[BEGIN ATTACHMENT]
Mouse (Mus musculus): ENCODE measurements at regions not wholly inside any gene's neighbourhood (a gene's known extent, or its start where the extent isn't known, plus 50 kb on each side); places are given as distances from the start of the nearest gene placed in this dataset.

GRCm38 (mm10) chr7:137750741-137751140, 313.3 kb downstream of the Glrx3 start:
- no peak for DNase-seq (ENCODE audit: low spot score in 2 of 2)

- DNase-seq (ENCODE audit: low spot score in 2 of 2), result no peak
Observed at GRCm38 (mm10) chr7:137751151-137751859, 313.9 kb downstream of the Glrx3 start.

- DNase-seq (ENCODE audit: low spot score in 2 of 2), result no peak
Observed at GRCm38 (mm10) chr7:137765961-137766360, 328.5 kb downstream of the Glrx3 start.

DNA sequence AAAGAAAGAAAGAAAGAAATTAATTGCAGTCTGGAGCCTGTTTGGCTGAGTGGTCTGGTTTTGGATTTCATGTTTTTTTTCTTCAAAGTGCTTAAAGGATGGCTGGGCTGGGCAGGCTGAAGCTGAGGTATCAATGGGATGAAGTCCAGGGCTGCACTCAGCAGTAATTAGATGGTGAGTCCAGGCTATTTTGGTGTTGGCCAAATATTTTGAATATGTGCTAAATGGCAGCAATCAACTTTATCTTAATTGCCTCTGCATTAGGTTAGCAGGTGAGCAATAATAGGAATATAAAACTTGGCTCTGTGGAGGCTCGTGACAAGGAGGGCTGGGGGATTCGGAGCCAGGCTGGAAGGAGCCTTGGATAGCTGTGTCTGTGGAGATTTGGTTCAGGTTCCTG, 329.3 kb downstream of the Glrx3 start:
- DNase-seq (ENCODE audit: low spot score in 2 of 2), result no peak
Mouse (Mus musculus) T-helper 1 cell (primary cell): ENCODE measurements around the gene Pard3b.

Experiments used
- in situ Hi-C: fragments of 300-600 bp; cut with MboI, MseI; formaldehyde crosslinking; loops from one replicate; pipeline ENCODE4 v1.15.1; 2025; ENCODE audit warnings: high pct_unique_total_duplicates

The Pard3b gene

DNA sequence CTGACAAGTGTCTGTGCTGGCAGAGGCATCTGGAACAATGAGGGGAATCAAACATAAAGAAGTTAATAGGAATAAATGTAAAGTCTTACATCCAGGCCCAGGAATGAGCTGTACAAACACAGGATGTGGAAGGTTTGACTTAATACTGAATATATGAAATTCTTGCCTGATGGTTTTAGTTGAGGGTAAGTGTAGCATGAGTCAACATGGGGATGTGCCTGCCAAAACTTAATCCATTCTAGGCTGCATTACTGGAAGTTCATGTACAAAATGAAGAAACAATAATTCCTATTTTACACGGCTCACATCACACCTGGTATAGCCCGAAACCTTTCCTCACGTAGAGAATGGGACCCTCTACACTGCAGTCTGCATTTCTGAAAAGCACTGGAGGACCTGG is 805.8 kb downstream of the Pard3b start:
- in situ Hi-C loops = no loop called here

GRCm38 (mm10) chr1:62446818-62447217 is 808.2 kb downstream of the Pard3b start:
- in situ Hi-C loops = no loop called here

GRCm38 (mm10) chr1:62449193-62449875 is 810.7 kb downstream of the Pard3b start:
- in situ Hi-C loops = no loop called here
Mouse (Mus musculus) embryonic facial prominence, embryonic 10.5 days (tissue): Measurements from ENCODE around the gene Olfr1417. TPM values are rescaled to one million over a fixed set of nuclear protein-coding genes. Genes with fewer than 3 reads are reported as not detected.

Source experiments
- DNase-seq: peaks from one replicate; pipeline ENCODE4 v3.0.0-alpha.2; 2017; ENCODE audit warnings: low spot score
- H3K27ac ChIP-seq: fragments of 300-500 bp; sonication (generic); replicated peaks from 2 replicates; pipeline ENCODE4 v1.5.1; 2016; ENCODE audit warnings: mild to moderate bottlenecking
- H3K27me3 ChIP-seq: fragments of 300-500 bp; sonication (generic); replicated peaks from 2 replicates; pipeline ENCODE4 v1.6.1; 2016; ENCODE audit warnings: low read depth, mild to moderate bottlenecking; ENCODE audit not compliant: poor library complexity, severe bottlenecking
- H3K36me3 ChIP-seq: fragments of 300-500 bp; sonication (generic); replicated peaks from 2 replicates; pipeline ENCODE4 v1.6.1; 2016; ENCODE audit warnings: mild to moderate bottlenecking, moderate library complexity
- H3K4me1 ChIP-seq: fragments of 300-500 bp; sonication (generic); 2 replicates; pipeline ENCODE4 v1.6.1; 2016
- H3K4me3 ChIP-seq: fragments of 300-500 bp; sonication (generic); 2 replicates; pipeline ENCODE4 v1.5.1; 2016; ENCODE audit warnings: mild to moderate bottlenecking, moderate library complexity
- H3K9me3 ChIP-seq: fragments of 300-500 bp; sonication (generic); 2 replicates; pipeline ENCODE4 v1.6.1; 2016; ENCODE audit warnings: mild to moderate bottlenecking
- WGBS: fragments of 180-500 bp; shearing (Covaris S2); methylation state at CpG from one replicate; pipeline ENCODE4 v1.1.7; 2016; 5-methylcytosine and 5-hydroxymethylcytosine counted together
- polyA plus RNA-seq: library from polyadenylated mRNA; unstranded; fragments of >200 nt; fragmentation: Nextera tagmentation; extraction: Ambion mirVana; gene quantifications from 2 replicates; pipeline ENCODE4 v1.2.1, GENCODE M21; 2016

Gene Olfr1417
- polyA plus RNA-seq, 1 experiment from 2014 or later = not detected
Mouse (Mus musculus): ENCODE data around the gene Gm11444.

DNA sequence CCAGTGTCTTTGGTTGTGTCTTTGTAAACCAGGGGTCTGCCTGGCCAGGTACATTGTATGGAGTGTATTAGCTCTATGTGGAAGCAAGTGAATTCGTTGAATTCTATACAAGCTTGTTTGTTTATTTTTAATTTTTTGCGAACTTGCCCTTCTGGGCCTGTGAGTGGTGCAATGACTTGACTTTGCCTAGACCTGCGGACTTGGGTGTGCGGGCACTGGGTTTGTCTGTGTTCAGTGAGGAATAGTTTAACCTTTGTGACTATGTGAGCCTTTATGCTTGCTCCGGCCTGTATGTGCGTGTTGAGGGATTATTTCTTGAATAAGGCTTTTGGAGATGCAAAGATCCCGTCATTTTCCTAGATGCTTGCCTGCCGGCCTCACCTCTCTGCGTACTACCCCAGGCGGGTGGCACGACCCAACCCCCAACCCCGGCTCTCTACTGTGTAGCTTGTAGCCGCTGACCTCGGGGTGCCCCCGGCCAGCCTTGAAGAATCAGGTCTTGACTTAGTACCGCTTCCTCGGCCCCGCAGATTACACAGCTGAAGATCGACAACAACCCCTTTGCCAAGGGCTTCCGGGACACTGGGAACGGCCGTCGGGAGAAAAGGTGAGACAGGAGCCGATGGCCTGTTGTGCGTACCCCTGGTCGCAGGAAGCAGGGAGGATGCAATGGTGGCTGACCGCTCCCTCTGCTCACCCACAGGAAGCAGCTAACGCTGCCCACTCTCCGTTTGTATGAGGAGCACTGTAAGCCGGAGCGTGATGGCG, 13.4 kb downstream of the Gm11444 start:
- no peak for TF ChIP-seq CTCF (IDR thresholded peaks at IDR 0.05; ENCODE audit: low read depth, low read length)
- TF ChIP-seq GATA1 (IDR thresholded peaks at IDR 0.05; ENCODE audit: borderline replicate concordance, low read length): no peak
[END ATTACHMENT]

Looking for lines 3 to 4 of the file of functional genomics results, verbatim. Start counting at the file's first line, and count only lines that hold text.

- no peak for DNase-seq (ENCODE audit: low spot score in 2 of 2)

- DNase-seq (ENCODE audit: low spot score in 2 of 2), result no peak